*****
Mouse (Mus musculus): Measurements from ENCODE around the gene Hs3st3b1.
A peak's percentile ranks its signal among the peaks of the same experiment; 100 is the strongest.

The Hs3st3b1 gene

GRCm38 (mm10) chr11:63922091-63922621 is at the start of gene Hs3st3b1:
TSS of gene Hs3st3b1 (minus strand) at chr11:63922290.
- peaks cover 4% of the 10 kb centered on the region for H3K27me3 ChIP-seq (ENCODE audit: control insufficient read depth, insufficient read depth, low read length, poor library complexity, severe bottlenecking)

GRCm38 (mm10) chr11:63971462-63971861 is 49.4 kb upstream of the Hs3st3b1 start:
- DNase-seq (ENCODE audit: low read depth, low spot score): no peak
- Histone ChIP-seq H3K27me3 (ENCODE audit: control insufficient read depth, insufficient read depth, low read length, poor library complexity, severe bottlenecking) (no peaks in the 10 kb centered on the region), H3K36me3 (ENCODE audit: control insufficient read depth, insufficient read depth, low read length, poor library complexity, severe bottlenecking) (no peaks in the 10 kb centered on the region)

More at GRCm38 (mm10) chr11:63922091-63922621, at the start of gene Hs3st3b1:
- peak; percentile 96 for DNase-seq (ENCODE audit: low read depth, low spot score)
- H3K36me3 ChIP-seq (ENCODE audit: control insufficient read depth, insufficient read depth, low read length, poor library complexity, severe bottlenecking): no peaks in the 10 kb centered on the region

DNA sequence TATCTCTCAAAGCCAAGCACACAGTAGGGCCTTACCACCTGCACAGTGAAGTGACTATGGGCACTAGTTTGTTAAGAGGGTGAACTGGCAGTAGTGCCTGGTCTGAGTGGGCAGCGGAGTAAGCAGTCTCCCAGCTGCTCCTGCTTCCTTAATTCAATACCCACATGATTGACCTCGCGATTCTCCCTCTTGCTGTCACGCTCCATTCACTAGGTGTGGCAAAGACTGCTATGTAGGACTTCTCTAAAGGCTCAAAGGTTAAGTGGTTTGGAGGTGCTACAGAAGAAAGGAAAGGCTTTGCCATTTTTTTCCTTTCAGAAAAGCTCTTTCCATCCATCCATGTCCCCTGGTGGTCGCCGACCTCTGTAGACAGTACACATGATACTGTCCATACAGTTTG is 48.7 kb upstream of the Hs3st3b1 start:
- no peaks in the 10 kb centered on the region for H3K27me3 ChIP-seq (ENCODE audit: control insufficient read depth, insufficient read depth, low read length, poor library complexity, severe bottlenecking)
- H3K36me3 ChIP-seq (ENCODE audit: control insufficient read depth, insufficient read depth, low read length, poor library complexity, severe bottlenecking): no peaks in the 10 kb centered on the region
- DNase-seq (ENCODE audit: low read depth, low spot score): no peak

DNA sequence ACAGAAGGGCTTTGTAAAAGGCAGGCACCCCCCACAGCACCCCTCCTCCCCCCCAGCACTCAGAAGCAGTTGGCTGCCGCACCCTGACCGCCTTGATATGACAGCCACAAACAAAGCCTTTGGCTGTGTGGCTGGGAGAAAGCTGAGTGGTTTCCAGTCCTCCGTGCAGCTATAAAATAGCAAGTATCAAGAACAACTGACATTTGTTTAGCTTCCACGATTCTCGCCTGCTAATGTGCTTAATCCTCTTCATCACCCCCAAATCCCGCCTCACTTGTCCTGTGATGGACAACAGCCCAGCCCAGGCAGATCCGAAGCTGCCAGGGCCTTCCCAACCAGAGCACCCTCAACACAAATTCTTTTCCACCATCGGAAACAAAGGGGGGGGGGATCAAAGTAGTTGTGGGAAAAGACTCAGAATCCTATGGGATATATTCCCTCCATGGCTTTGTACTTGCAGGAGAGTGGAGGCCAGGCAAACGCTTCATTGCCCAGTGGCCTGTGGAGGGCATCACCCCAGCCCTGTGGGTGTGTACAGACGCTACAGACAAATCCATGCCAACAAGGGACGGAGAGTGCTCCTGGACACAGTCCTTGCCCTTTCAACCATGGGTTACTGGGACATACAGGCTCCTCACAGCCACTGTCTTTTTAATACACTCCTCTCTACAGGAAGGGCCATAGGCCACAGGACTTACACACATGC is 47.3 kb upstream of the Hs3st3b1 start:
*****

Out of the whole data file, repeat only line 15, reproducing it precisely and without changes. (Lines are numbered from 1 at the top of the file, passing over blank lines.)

- H3K36me3 ChIP-seq (ENCODE audit: control insufficient read depth, insufficient read depth, low read length, poor library complexity, severe bottlenecking): no peaks in the 10 kb centered on the region